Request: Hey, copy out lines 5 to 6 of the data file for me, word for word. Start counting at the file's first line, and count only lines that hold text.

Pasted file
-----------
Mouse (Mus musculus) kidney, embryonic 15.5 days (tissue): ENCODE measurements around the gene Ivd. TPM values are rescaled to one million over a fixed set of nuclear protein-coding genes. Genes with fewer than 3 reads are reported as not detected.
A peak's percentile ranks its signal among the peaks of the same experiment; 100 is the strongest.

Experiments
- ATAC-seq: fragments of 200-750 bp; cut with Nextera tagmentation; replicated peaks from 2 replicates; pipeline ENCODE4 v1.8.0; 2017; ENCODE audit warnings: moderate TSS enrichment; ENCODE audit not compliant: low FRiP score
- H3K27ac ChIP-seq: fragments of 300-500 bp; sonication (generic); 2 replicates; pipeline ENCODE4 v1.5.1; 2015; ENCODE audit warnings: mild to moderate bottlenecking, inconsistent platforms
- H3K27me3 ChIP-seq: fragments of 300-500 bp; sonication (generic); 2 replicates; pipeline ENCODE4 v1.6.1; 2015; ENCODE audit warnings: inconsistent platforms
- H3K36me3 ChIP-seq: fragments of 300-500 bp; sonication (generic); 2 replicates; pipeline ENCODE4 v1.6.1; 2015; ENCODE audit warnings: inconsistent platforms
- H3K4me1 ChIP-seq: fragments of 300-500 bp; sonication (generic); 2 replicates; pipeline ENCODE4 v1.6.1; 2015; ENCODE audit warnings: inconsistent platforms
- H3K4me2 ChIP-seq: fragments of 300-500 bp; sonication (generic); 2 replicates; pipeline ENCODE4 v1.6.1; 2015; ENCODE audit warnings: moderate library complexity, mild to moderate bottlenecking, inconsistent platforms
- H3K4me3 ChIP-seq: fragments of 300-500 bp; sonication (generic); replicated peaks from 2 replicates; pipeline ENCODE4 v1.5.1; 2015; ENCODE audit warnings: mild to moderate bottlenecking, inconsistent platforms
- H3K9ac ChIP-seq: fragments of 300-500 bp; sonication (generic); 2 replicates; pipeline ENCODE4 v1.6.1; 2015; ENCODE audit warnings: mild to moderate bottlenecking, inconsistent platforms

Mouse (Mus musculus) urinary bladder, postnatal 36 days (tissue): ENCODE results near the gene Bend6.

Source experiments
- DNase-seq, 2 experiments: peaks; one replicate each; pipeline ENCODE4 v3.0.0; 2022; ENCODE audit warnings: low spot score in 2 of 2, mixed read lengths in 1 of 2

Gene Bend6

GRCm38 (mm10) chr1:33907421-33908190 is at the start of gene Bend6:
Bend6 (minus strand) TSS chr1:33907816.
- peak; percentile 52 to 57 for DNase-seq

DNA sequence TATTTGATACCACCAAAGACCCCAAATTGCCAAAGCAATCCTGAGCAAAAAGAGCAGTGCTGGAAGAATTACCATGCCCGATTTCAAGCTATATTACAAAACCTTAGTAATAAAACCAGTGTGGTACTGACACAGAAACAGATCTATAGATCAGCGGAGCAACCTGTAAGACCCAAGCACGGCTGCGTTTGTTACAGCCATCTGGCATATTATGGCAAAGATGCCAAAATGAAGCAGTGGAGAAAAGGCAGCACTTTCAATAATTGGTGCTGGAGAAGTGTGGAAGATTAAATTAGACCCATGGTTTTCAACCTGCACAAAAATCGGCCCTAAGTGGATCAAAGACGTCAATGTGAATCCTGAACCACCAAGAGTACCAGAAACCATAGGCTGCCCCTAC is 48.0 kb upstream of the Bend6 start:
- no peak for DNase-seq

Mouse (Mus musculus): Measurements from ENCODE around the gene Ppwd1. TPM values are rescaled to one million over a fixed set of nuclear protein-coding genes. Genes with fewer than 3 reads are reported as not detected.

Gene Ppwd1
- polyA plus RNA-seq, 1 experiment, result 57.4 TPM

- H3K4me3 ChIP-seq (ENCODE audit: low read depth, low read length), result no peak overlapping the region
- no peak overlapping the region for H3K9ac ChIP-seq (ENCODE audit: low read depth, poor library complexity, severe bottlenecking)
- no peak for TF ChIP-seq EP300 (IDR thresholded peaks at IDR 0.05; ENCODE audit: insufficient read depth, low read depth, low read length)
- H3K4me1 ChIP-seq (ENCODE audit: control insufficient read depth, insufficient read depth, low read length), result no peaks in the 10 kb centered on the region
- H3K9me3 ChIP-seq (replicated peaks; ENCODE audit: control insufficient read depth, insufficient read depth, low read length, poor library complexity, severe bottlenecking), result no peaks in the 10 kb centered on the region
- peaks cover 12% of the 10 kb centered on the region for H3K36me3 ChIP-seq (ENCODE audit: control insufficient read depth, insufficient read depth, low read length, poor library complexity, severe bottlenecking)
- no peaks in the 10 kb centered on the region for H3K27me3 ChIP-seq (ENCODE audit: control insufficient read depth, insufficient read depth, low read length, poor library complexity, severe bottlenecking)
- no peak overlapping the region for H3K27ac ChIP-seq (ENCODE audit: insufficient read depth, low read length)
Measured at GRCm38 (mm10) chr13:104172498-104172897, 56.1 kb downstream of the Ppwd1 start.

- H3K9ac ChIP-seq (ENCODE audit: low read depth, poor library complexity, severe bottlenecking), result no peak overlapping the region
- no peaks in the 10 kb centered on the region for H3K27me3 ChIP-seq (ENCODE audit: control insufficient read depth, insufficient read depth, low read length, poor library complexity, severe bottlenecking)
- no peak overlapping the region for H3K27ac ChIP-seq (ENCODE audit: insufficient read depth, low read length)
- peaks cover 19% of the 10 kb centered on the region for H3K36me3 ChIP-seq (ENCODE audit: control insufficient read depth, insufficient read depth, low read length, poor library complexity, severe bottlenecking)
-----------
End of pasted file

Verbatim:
- H3K27ac ChIP-seq: fragments of 300-500 bp; sonication (generic); 2 replicates; pipeline ENCODE4 v1.5.1; 2015; ENCODE audit warnings: mild to moderate bottlenecking, inconsistent platforms
- H3K27me3 ChIP-seq: fragments of 300-500 bp; sonication (generic); 2 replicates; pipeline ENCODE4 v1.6.1; 2015; ENCODE audit warnings: inconsistent platforms